Grande Prix de La Montagne
Fully supported performance training incorporating the route of Le Tour du Mont Blanc.
This trip is based on our Tour du Mont Blanc route but with a greater focus on training and improvement. This itinerary is designed to cater for cyclists who are readying themselves for competitive summer events, and it is the ultimate preparation for those participating in La Marmotte, L’Etape du Tour and the Maratona dles Dolomites in July.
Our support team and guides for the weekend will also include Paul Voss, a former Pro Tour rider with the Bora-Hansgrohe Professional Cycling Team. Paul has recently retired from the pro peloton having ridden seven Grand Tours (3x Tour de France, 3x Vuelta Espana and 1x Giro d’Italia).
The scenery throughout the ride is stunning, and accommodation is in carefully selected hotels, all serving excellent regional food. The group size is limited to 12 clients to ensure our acclaimed professional guiding team can provide you with the highest levels of service and support. Due to the difficulty of the route, we recommend that you have a good level of base fitness and previous experience of riding in the high mountains before booking.
Friday: Arrive into Geneva airport
Arrive Geneva airport early morning for a private transfer that will take you to the start town of Chamonix, a journey time of around 90 minutes. There will be a light lunch provided while our support team assemble the bikes for the afternoon ride to Champex.
Chamonix to Champex de Lac
Total elevation: 2450m
Major climbs: Col des Montets (1,461m) 4.3km at 5.8% (max 8.3%); Col de la Forclaz (1,527m) 5km at 6.5% (max 8%); Champex Lac (1,470m) 10.3km at 8.4% (max 12%);
Day one provides a short – but testing – opener. We set off up the Chamonix valley towards Argentière where the Col des Montets begins in earnest. If the weather is clear, at the summit you will be rewarded with some outstanding views of the distinctive Face nord des Drus towards the south, before we continue north into Switzerland.
At the 20km mark we begin the second ascent of the day, the slightly more difficult Col de la Forclaz. A rapid descent on a beautifully engineered road that the Swiss seem to be able to do so well brings us to the town of Martigny and the river Rhône on the valley floor. The next climb starts shortly afterwards and is the toughest of the day, if not of the whole route. Tight hairpins wind up through the Fôret Fama at an average gradient of over 8% to the picturesque lakeside village of Champex and our base for the evening.
Saturday: Champex to Bourg- Saint- Maurice
Total elevation: 4450m
Major climbs: Col du Grand Saint Bernard at 2,469m and the Col du Petit Saint Bernard (2,188m) 20.5km at 5.1% (max 8%);
We begin day two with a fast, technical and thoroughly enjoyable 10km descent to re-join the valley floor in the village Orsières. Awaiting us now is our passage into Italy via one of the highest climbs in Europe. From Orsières, the road climbs for 25km to the summit of the Col du Grand Saint Bernard at 2,469m, where we stop for lunch overlooking a beautiful glacial lake on the border between Switzerland and Italy. A long and sweeping descent brings us next to the town of Aosta, from which point awe have a 25km stretch of false flat to the spa town of Pré-Saint-Didier.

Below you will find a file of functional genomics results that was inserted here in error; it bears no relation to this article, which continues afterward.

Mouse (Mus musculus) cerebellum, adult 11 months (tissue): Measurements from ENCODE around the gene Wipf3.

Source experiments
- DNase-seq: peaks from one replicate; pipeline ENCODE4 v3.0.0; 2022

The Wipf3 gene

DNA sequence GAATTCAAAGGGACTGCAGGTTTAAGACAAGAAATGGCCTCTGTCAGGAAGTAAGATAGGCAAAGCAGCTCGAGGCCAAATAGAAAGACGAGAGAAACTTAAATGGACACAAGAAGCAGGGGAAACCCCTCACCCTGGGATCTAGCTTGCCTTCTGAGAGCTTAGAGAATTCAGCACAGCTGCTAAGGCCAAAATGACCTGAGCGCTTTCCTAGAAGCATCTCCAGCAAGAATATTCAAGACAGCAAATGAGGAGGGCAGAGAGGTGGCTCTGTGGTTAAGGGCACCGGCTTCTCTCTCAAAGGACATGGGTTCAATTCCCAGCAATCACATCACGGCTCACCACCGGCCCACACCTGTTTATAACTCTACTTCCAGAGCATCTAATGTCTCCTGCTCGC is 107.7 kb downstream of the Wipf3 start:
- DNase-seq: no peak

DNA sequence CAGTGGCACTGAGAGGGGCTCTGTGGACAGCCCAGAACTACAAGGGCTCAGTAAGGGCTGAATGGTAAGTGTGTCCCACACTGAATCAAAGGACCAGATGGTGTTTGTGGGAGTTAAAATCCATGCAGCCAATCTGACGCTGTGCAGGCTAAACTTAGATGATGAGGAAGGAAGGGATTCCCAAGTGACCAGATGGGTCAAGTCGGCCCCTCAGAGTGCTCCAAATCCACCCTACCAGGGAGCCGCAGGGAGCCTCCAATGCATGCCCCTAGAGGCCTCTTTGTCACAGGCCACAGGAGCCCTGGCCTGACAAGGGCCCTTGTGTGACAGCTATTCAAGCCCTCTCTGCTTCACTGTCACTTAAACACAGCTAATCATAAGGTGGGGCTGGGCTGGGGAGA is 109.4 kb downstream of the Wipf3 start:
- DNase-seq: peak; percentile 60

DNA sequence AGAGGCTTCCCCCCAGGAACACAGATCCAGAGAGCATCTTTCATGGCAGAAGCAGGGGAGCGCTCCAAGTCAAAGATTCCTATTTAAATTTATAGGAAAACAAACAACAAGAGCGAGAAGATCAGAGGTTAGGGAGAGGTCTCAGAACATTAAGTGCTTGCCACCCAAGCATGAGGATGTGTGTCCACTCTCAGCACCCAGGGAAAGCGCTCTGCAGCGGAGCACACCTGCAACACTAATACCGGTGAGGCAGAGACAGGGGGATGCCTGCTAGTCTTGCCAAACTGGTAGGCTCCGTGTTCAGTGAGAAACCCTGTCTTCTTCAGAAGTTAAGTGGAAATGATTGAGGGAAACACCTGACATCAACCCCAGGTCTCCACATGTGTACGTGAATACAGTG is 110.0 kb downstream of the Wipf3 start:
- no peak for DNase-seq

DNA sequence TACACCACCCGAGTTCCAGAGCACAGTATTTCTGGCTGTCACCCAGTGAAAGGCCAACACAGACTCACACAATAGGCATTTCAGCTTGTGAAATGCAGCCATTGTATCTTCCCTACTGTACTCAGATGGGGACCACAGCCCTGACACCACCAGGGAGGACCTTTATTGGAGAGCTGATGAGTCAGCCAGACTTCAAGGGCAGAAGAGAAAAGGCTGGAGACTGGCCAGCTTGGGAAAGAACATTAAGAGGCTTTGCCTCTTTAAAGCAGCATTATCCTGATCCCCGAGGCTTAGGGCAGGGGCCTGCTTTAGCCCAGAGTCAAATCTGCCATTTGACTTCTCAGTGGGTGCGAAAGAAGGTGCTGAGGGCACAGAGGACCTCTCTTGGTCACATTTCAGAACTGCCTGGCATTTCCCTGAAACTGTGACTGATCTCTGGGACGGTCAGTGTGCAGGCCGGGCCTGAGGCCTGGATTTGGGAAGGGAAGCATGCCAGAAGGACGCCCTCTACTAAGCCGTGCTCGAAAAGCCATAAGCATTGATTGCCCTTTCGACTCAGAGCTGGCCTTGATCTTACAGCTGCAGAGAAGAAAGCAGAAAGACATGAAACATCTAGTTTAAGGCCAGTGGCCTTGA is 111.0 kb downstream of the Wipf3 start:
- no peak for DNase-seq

The final test of the day is a 20km climb of the Col du Petit Saint Bernard beginning as soon as we leave Pré-Saint-Didier. The use of the word ‘petit’ is misleading, as the climb is the second highest point on the itinerary, but at the summit you will be afforded breath-taking views of Mont Blanc and the surrounding massif as a just reward for your efforts. The descent off the Petit Saint Bernard takes us back into France and is one of the most thrilling on the route, with endless hairpin bends snaking down to the ski town of Bourg-Saint-Maurice.
Sunday: Bourg –Saint-Maurice to – Chamonix
Total elevation: 3650m
Major climbs: Cormet de Roseland (1,967m) 19.3km at 5.9% (max 8.9%); Hauteluce (1,160m) 8.5km at 4.8% (max 9.6%); Col des Saisies from Hauteluce (1,657m) 7.2km at 6.8% (max 8.6%); Côte de Vaudagne (1,152m) 4km at 7.1% (max 9%)
Day 3 begins with the Cormet de Roseland, similar in length and difficulty to the Petit Saint Bernard, the climb winds its way through a gorge before opening out into high alpine meadows. There is another long descent past the turquoise blue Lac de Roseland, before beginning an 8km climb to Hauteluce and in quick succession the Col des Saisies, a climb made infamous by Floyd Landis as the place where he launched his devastating solo attack during the 2006 Tour de France.
We then speed down to the village of Flumet and pass through the chic ski town of Megève. The major climbs are behind us by now, however, although our final destination is almost within sight, there remains one last obstacle to clear in the form of the Côte de Vaudagne. After cresting the summit of this steep and twisty climb, a brisk 10km brings us back to Chamonix and a well-deserved beer or two!
There is an option to overnight in Chamonix, or alternatively there will be time to shower and pack before transferring to Geneva airport for flights departing from 21.00 onwards.
The Price Includes
- Private airport transfers
- Single room accommodation
- Assistance to assemble & pack your bike
- All meals and sports nutrition
- Professional mechanic
- Experienced guides & staff
- Bespoke nutrition plan
- Professionally equipped support vehicles
- Client to staff ratio of 4-1